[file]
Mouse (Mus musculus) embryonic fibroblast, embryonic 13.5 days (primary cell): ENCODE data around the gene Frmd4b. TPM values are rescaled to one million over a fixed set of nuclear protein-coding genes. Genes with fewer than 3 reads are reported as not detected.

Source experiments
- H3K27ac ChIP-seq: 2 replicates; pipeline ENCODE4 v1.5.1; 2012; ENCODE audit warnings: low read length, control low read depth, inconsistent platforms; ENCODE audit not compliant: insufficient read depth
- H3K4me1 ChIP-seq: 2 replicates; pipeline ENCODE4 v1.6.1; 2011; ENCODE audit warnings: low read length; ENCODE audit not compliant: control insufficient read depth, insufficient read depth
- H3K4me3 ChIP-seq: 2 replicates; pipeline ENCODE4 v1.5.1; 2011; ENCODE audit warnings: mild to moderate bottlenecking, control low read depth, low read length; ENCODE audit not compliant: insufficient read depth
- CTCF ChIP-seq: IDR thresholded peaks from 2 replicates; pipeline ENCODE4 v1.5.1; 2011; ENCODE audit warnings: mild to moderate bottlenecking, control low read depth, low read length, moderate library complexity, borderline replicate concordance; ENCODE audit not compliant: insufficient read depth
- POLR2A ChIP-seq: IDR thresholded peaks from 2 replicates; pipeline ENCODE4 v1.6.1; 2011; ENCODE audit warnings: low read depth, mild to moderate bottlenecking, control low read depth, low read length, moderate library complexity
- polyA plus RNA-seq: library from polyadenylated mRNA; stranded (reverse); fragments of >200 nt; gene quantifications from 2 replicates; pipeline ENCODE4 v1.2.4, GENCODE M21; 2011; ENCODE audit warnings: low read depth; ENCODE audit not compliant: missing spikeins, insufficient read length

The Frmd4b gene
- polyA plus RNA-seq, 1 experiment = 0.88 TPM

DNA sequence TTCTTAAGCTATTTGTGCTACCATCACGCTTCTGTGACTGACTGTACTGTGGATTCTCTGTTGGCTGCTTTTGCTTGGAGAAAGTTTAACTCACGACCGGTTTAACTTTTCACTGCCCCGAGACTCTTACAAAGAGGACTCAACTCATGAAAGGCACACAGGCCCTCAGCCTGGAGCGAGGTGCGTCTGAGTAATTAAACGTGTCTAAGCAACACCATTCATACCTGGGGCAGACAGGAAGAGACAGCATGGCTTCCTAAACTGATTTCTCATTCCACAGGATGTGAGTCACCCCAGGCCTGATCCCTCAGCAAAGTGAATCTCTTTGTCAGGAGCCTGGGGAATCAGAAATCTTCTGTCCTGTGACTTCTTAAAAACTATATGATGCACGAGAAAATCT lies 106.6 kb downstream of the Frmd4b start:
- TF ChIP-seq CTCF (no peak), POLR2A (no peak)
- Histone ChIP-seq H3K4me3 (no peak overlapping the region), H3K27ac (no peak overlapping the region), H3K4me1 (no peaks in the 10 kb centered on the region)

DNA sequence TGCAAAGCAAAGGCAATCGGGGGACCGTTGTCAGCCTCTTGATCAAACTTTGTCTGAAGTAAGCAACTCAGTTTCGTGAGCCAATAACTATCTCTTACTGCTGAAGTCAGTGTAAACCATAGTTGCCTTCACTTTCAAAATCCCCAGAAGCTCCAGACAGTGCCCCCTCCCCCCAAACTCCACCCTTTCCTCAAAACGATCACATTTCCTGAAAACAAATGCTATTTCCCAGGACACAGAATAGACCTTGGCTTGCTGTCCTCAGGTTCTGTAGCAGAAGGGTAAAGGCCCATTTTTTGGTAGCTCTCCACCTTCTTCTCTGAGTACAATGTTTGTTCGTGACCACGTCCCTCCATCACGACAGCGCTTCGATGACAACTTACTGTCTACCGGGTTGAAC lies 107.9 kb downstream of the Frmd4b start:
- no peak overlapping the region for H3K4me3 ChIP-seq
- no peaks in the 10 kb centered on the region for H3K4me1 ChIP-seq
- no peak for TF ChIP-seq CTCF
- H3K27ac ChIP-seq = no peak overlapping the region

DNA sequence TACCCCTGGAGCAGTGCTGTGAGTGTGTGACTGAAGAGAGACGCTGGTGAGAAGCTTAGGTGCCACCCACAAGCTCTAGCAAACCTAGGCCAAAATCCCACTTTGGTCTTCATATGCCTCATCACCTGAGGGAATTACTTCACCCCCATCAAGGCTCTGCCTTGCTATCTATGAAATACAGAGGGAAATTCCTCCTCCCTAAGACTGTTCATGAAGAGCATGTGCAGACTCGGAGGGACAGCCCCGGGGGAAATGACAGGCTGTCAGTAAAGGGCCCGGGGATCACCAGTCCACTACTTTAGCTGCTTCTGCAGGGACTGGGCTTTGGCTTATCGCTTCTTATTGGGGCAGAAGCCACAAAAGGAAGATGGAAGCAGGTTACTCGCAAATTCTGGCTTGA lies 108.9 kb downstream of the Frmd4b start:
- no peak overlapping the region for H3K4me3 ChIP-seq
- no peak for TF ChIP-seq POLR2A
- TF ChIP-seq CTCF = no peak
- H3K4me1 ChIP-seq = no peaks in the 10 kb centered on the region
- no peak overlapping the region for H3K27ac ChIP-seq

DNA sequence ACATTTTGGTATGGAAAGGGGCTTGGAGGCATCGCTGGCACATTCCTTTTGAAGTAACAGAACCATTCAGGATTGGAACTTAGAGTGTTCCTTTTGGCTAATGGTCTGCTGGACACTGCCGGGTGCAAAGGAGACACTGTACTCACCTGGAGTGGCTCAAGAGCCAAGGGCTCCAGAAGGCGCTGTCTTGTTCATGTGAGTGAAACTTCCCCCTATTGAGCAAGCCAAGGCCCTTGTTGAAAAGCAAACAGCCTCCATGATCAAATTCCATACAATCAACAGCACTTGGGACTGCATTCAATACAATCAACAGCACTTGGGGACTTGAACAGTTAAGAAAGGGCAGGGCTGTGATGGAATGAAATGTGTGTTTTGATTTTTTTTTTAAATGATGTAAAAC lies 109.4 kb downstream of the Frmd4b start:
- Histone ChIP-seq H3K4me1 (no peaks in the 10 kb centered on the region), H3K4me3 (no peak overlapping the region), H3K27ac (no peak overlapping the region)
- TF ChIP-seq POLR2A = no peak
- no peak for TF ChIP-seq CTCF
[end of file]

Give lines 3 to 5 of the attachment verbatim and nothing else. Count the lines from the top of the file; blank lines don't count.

- H3K27ac ChIP-seq: 2 replicates; pipeline ENCODE4 v1.5.1; 2012; ENCODE audit warnings: low read length, control low read depth, inconsistent platforms; ENCODE audit not compliant: insufficient read depth
- H3K4me1 ChIP-seq: 2 replicates; pipeline ENCODE4 v1.6.1; 2011; ENCODE audit warnings: low read length; ENCODE audit not compliant: control insufficient read depth, insufficient read depth
- H3K4me3 ChIP-seq: 2 replicates; pipeline ENCODE4 v1.5.1; 2011; ENCODE audit warnings: mild to moderate bottlenecking, control low read depth, low read length; ENCODE audit not compliant: insufficient read depth